The Boston Marathon fielded Monday the second largest number of runners in its history. About 36,000 runners registered for the race that was clouded by two homemade pressure-cooker bombs that killed three people and wounded more than 260 others at the finish line in last year’s marathon.
According to LifeNews.com Monday’s epic race, however, was the last for the father-son duo of Dick Hoyt (73) and his son Rick (52).
When Rick was born in 1962 he was diagnosed as a spastic quadriplegic with cerebral palsy. Dick and his wife Judy were advised to institutionalize Rick, but chose to incorporate him in community life and activity.
In the spring of 1977, Rick told his father that he wanted to participate in a 5-mile benefit run for a Lacrosse player who had been paralyzed in an accident. Far from being a long-distance runner, Dick agreed to push Rick in his wheelchair and they finished all 5 miles, coming in next to last. That night, Rick told his father, "Dad, when I'm running, it feels like I'm not handicapped."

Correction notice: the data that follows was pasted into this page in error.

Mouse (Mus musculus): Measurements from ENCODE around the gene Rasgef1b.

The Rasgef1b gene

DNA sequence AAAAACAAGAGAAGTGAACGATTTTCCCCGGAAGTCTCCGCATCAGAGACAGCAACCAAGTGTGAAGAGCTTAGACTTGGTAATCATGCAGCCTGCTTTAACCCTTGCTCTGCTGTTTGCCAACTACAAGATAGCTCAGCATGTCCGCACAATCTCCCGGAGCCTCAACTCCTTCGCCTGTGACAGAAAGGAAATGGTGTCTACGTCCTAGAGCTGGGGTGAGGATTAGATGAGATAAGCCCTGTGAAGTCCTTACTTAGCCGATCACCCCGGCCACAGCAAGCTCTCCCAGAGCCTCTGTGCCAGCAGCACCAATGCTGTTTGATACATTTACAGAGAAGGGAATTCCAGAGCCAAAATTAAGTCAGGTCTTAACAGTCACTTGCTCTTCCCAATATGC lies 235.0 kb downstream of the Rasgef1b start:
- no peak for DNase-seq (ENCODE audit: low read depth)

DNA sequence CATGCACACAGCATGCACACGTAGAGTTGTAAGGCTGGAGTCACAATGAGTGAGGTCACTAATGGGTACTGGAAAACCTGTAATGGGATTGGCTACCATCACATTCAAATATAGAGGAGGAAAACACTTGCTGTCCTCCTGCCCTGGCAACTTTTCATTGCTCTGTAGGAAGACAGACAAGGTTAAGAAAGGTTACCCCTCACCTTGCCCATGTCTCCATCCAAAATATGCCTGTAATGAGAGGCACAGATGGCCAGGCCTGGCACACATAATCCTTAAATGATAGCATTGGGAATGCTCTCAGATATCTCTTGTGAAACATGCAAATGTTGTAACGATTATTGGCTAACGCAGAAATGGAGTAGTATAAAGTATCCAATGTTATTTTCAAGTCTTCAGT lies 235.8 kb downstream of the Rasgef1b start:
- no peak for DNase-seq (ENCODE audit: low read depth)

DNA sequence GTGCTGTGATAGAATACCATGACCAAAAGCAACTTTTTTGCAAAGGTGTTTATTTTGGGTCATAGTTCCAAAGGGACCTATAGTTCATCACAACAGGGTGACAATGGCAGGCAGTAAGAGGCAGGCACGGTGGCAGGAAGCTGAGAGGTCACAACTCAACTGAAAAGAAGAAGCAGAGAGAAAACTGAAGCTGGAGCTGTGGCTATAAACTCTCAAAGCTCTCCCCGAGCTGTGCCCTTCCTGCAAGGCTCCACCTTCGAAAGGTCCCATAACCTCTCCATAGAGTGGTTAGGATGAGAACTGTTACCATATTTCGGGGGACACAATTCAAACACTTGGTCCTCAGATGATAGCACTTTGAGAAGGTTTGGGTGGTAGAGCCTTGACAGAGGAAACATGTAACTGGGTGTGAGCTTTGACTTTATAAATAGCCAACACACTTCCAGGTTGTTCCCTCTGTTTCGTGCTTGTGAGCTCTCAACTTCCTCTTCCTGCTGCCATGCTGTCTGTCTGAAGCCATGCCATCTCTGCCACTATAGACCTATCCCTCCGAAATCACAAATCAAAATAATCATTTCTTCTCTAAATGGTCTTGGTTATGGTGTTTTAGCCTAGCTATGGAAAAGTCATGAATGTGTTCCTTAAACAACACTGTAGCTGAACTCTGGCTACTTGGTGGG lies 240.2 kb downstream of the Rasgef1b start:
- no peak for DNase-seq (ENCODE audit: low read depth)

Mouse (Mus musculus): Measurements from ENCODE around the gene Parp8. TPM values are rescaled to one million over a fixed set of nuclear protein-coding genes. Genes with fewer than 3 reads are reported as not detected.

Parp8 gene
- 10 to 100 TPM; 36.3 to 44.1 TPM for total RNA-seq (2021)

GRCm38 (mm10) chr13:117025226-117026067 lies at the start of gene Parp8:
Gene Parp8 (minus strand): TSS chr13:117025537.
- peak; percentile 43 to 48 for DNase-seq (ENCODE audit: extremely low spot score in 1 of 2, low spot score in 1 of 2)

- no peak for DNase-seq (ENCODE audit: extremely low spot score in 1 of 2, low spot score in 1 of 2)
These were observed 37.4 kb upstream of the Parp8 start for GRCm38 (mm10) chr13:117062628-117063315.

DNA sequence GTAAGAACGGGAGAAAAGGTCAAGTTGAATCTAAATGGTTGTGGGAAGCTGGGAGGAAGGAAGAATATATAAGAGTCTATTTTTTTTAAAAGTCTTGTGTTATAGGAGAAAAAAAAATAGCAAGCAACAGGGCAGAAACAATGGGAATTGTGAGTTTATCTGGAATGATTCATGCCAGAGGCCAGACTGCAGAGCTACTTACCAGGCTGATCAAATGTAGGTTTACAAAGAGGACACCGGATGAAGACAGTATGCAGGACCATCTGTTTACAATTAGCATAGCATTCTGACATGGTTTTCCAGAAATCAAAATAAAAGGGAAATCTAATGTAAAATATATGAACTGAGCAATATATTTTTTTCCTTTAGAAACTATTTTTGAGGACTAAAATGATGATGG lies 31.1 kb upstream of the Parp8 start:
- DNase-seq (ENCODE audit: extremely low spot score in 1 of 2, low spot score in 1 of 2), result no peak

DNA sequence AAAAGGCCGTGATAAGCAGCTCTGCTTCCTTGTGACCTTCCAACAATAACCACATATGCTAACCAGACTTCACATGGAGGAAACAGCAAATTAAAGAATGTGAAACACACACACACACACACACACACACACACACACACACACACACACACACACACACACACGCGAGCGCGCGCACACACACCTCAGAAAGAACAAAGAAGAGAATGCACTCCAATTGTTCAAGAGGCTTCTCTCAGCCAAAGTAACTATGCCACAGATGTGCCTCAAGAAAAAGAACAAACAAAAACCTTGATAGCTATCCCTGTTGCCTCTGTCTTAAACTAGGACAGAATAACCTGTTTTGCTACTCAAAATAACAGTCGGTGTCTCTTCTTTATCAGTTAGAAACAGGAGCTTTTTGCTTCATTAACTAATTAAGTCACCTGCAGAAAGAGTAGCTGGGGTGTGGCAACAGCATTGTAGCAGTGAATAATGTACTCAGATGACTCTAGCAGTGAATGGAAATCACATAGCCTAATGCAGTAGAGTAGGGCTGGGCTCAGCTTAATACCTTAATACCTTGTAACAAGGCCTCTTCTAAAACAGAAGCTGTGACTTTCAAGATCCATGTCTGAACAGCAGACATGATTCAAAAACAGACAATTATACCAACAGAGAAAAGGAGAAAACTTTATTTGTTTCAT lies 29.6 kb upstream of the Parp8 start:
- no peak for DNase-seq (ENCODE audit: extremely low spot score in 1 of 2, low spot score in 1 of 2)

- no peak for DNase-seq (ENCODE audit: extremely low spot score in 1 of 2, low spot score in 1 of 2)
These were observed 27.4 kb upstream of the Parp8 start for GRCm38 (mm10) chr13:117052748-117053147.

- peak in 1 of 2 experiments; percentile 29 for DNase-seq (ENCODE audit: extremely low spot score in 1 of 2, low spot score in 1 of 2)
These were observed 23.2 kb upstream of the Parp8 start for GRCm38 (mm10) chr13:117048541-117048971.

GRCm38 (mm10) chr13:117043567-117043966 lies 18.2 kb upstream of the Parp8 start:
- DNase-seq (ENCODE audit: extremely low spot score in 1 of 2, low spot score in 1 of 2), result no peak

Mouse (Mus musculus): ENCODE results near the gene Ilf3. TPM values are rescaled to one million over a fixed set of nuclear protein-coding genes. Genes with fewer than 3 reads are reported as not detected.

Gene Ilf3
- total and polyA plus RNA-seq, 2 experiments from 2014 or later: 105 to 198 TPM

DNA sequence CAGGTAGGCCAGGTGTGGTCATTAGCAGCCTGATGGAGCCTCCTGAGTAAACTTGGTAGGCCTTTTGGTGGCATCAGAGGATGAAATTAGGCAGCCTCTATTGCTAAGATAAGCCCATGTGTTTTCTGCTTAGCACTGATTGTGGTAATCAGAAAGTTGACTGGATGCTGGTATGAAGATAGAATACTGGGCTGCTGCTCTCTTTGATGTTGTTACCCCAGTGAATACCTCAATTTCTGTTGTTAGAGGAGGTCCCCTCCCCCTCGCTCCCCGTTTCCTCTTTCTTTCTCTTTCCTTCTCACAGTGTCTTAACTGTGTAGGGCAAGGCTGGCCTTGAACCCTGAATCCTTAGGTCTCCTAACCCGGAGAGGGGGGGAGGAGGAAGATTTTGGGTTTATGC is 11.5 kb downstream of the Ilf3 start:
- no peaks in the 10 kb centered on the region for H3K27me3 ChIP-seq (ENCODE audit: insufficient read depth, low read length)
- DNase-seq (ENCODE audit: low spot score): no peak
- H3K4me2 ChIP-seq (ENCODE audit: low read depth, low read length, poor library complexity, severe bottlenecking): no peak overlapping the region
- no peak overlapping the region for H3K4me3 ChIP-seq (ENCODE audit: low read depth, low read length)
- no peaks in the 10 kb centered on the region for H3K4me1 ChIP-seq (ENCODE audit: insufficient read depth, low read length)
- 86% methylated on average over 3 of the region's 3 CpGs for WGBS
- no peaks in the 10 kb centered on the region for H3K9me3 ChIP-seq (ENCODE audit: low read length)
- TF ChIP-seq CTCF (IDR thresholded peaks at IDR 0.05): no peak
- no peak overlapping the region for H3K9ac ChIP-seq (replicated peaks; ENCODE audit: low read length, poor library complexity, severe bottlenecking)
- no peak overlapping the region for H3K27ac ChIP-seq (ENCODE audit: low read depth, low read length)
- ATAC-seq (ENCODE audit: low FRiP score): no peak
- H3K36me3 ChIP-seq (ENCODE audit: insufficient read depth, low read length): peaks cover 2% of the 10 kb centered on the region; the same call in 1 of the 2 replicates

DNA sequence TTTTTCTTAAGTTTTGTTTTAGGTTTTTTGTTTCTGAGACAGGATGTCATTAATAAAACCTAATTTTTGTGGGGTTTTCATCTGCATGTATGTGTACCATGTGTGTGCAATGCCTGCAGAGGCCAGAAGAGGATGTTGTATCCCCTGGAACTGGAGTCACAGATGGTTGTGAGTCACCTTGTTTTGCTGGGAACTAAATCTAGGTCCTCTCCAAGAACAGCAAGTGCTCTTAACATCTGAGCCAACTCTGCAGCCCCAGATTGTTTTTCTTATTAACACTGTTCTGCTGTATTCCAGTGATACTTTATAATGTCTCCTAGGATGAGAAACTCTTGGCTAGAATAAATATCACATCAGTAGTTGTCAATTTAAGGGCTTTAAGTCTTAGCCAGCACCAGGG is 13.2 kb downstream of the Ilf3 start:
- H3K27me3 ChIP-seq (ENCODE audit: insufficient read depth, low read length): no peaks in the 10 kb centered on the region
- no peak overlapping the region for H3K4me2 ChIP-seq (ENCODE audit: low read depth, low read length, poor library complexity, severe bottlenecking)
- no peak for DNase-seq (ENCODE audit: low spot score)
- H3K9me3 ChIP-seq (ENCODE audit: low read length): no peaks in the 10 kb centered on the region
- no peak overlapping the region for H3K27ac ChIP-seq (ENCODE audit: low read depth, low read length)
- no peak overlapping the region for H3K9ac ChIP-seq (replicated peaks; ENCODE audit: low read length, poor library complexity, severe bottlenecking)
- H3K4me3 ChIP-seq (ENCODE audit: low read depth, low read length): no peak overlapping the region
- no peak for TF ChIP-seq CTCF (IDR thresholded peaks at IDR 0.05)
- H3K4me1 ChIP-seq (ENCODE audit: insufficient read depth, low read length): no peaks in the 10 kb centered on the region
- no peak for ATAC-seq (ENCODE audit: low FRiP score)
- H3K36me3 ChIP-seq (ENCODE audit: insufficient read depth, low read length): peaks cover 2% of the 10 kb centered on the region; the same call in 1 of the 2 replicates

Since 1977 the Hoyt’s have completed more than 1,000 races, including marathons, duathlons and triathlons – 6 of them being ironman competitions.
On Monday Team Hoyt wasn’t alone when they crossed the finish line at the 7:37:33 mark. Some 20 family members and supporters where there to join in the celebration.
“It was very emotional,’’ Dick Hoyt told The Boston Globe. “What was so nice about the finish, these people are fast runners but they waited until I caught up and we all came across together.’’